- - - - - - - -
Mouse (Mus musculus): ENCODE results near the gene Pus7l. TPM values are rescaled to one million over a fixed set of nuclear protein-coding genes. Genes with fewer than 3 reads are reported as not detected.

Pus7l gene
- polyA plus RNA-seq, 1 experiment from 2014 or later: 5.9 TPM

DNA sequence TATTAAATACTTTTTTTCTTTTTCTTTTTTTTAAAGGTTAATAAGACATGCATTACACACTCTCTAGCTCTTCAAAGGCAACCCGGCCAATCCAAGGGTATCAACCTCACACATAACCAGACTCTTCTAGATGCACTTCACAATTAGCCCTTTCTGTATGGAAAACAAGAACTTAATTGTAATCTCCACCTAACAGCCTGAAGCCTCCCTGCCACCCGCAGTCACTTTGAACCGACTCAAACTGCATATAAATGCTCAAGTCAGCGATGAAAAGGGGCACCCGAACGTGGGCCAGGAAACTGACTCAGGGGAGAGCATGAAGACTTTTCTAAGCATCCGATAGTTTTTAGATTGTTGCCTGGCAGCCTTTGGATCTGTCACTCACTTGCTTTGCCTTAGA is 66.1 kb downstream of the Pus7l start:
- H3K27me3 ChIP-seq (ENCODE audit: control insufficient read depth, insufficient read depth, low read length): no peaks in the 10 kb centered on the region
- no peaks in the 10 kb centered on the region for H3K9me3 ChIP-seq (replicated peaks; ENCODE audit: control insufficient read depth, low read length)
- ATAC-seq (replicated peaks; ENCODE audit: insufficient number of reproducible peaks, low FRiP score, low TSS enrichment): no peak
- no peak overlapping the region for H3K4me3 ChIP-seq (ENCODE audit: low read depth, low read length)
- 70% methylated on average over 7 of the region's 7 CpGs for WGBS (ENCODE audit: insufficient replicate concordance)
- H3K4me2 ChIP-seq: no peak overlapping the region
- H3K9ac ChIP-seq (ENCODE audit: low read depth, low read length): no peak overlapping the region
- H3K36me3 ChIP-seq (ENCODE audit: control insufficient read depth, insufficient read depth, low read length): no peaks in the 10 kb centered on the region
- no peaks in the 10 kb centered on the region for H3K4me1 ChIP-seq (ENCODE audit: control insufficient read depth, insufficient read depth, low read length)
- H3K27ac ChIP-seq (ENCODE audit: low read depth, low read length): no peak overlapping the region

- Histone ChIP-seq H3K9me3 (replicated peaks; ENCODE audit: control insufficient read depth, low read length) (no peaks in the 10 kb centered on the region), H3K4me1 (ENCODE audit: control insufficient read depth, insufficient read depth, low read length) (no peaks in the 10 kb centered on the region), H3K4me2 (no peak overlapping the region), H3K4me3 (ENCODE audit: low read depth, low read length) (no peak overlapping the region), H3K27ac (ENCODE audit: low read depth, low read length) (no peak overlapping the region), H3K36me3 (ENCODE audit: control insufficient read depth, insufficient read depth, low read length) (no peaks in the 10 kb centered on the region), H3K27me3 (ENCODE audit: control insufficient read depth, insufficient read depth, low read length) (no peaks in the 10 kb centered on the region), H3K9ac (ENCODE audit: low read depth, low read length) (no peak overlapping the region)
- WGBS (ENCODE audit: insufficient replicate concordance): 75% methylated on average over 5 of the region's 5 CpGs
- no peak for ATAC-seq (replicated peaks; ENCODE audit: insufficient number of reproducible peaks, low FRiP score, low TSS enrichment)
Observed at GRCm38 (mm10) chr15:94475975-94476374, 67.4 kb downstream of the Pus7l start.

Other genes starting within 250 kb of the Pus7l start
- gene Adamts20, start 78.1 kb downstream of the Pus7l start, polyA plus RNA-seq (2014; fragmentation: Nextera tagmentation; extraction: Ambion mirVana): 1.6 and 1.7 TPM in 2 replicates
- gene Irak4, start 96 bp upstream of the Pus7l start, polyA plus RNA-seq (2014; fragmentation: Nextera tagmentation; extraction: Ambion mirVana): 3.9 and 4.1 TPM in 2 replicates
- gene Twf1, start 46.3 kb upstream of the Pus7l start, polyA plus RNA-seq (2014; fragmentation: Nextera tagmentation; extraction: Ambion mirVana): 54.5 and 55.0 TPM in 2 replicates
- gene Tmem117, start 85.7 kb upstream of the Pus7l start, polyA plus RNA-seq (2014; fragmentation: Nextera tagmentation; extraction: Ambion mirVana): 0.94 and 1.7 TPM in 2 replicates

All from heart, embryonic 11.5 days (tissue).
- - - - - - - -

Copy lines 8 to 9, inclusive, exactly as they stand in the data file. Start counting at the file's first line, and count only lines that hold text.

- no peak overlapping the region for H3K4me3 ChIP-seq (ENCODE audit: low read depth, low read length)
- 70% methylated on average over 7 of the region's 7 CpGs for WGBS (ENCODE audit: insufficient replicate concordance)